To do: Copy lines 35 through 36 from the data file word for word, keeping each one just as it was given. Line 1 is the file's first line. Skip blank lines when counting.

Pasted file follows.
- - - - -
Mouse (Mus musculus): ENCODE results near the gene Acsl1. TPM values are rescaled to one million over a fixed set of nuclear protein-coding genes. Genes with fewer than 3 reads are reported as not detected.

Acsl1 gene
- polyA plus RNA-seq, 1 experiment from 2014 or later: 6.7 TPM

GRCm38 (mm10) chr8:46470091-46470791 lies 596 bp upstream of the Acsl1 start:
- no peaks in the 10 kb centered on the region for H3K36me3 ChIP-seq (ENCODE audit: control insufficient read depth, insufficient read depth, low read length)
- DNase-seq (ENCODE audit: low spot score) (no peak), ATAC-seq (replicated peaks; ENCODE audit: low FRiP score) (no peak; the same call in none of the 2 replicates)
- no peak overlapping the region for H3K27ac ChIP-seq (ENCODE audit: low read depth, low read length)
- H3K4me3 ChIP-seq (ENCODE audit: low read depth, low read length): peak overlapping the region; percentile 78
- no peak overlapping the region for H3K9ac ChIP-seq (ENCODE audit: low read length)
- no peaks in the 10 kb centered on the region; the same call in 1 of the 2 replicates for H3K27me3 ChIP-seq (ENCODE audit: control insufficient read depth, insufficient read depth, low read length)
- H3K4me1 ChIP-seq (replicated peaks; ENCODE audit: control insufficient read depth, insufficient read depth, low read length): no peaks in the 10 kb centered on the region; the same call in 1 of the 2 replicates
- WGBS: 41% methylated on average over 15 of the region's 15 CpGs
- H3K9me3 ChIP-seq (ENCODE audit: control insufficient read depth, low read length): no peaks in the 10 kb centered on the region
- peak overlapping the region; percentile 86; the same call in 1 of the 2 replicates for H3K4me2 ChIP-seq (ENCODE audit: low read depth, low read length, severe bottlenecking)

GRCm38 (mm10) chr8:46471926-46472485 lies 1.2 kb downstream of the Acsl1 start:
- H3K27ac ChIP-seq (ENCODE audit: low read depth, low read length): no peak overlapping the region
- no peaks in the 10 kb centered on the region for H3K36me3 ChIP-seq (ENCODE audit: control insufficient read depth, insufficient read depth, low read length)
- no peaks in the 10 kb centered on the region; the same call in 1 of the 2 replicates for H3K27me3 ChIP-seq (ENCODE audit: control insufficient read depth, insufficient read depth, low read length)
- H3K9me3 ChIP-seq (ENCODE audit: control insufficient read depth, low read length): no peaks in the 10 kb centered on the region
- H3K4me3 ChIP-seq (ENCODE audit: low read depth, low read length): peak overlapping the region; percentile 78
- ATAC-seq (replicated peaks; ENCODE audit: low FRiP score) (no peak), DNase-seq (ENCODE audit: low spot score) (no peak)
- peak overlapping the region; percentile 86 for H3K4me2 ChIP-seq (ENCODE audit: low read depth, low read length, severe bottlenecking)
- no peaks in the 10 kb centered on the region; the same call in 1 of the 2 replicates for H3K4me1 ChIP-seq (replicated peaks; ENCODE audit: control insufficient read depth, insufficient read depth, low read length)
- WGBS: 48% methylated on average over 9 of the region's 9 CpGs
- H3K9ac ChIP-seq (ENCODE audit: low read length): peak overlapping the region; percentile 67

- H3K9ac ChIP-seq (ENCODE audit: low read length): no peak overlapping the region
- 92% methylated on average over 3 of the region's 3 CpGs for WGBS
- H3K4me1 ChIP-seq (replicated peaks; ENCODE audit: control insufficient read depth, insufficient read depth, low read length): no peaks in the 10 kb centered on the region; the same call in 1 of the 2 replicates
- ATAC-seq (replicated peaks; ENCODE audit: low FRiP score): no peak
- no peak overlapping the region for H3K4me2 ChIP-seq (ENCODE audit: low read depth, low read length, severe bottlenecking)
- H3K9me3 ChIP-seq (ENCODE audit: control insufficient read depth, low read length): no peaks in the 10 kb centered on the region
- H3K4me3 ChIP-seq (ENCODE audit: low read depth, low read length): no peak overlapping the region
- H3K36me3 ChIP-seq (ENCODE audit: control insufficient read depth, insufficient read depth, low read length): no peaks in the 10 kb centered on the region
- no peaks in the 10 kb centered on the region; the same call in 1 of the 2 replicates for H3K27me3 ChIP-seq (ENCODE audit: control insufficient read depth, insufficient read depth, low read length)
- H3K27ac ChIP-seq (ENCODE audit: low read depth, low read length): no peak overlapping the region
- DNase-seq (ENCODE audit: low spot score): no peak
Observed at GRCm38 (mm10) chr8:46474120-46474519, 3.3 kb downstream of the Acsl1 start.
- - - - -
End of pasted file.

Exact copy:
- H3K27ac ChIP-seq (ENCODE audit: low read depth, low read length): no peak overlapping the region
- DNase-seq (ENCODE audit: low spot score): no peak